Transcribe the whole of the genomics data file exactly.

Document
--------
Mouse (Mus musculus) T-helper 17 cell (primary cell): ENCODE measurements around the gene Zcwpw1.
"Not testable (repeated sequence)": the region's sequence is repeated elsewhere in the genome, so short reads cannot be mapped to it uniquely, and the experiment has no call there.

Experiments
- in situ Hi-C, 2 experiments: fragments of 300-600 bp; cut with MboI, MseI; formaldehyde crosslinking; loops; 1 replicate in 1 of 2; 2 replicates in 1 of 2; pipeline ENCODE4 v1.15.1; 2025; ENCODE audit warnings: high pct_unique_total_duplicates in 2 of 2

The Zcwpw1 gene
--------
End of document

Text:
Mouse (Mus musculus) T-helper 17 cell (primary cell): ENCODE measurements around the gene Zcwpw1.
"Not testable (repeated sequence)": the region's sequence is repeated elsewhere in the genome, so short reads cannot be mapped to it uniquely, and the experiment has no call there.

Experiments
- in situ Hi-C, 2 experiments: fragments of 300-600 bp; cut with MboI, MseI; formaldehyde crosslinking; loops; 1 replicate in 1 of 2; 2 replicates in 1 of 2; pipeline ENCODE4 v1.15.1; 2025; ENCODE audit warnings: high pct_unique_total_duplicates in 2 of 2

The Zcwpw1 gene